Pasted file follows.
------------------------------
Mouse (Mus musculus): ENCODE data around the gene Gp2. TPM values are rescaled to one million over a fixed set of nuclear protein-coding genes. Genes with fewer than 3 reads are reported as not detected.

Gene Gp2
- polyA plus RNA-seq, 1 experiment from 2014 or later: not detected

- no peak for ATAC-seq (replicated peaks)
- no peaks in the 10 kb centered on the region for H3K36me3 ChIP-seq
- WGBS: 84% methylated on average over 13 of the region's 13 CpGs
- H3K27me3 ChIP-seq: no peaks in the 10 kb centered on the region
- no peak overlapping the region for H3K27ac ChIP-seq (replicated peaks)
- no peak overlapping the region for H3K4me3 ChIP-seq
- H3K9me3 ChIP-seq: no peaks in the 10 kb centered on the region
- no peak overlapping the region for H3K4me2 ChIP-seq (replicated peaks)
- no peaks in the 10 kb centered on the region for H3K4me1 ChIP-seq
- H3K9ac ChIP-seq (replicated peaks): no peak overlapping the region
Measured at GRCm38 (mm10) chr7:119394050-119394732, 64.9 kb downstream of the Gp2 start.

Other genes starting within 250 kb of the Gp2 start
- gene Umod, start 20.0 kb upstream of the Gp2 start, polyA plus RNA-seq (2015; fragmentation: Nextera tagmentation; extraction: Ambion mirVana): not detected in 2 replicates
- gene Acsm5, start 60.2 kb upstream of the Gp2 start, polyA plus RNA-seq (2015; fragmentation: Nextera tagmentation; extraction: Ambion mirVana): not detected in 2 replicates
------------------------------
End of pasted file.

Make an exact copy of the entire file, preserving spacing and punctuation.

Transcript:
Mouse (Mus musculus): ENCODE data around the gene Gp2. TPM values are rescaled to one million over a fixed set of nuclear protein-coding genes. Genes with fewer than 3 reads are reported as not detected.

Gene Gp2
- polyA plus RNA-seq, 1 experiment from 2014 or later: not detected

- no peak for ATAC-seq (replicated peaks)
- no peaks in the 10 kb centered on the region for H3K36me3 ChIP-seq
- WGBS: 84% methylated on average over 13 of the region's 13 CpGs
- H3K27me3 ChIP-seq: no peaks in the 10 kb centered on the region
- no peak overlapping the region for H3K27ac ChIP-seq (replicated peaks)
- no peak overlapping the region for H3K4me3 ChIP-seq
- H3K9me3 ChIP-seq: no peaks in the 10 kb centered on the region
- no peak overlapping the region for H3K4me2 ChIP-seq (replicated peaks)
- no peaks in the 10 kb centered on the region for H3K4me1 ChIP-seq
- H3K9ac ChIP-seq (replicated peaks): no peak overlapping the region
Measured at GRCm38 (mm10) chr7:119394050-119394732, 64.9 kb downstream of the Gp2 start.

Other genes starting within 250 kb of the Gp2 start
- gene Umod, start 20.0 kb upstream of the Gp2 start, polyA plus RNA-seq (2015; fragmentation: Nextera tagmentation; extraction: Ambion mirVana): not detected in 2 replicates
- gene Acsm5, start 60.2 kb upstream of the Gp2 start, polyA plus RNA-seq (2015; fragmentation: Nextera tagmentation; extraction: Ambion mirVana): not detected in 2 replicates